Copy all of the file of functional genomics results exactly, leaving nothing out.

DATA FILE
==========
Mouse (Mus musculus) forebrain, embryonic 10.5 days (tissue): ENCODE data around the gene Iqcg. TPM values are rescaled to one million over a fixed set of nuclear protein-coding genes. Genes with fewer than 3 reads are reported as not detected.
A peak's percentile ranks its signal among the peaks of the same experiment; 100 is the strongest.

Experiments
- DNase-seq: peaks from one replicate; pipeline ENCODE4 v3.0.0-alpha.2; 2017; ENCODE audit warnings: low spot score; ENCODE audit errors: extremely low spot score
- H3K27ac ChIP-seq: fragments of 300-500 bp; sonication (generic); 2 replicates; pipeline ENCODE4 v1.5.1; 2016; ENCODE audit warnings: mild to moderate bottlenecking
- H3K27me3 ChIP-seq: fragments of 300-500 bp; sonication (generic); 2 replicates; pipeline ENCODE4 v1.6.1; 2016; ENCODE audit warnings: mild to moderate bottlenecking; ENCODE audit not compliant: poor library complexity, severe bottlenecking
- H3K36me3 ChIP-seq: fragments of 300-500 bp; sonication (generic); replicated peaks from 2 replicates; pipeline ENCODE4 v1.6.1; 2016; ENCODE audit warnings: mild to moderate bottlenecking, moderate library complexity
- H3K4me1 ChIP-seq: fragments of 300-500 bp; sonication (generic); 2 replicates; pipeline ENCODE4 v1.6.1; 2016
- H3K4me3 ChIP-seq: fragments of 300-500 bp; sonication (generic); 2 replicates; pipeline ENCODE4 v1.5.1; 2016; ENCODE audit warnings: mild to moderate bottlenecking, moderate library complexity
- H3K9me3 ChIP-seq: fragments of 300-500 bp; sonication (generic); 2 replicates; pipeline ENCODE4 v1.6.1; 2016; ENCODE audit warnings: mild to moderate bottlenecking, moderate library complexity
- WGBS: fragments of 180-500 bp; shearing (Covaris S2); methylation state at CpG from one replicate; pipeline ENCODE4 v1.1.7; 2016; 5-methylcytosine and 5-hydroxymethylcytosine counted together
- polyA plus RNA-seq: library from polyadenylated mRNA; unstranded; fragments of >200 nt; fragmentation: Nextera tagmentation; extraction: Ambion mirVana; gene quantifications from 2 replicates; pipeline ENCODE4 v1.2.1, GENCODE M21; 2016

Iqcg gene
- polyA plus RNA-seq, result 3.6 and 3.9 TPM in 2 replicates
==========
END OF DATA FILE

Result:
Mouse (Mus musculus) forebrain, embryonic 10.5 days (tissue): ENCODE data around the gene Iqcg. TPM values are rescaled to one million over a fixed set of nuclear protein-coding genes. Genes with fewer than 3 reads are reported as not detected.
A peak's percentile ranks its signal among the peaks of the same experiment; 100 is the strongest.

Experiments
- DNase-seq: peaks from one replicate; pipeline ENCODE4 v3.0.0-alpha.2; 2017; ENCODE audit warnings: low spot score; ENCODE audit errors: extremely low spot score
- H3K27ac ChIP-seq: fragments of 300-500 bp; sonication (generic); 2 replicates; pipeline ENCODE4 v1.5.1; 2016; ENCODE audit warnings: mild to moderate bottlenecking
- H3K27me3 ChIP-seq: fragments of 300-500 bp; sonication (generic); 2 replicates; pipeline ENCODE4 v1.6.1; 2016; ENCODE audit warnings: mild to moderate bottlenecking; ENCODE audit not compliant: poor library complexity, severe bottlenecking
- H3K36me3 ChIP-seq: fragments of 300-500 bp; sonication (generic); replicated peaks from 2 replicates; pipeline ENCODE4 v1.6.1; 2016; ENCODE audit warnings: mild to moderate bottlenecking, moderate library complexity
- H3K4me1 ChIP-seq: fragments of 300-500 bp; sonication (generic); 2 replicates; pipeline ENCODE4 v1.6.1; 2016
- H3K4me3 ChIP-seq: fragments of 300-500 bp; sonication (generic); 2 replicates; pipeline ENCODE4 v1.5.1; 2016; ENCODE audit warnings: mild to moderate bottlenecking, moderate library complexity
- H3K9me3 ChIP-seq: fragments of 300-500 bp; sonication (generic); 2 replicates; pipeline ENCODE4 v1.6.1; 2016; ENCODE audit warnings: mild to moderate bottlenecking, moderate library complexity
- WGBS: fragments of 180-500 bp; shearing (Covaris S2); methylation state at CpG from one replicate; pipeline ENCODE4 v1.1.7; 2016; 5-methylcytosine and 5-hydroxymethylcytosine counted together
- polyA plus RNA-seq: library from polyadenylated mRNA; unstranded; fragments of >200 nt; fragmentation: Nextera tagmentation; extraction: Ambion mirVana; gene quantifications from 2 replicates; pipeline ENCODE4 v1.2.1, GENCODE M21; 2016

Iqcg gene
- polyA plus RNA-seq, result 3.6 and 3.9 TPM in 2 replicates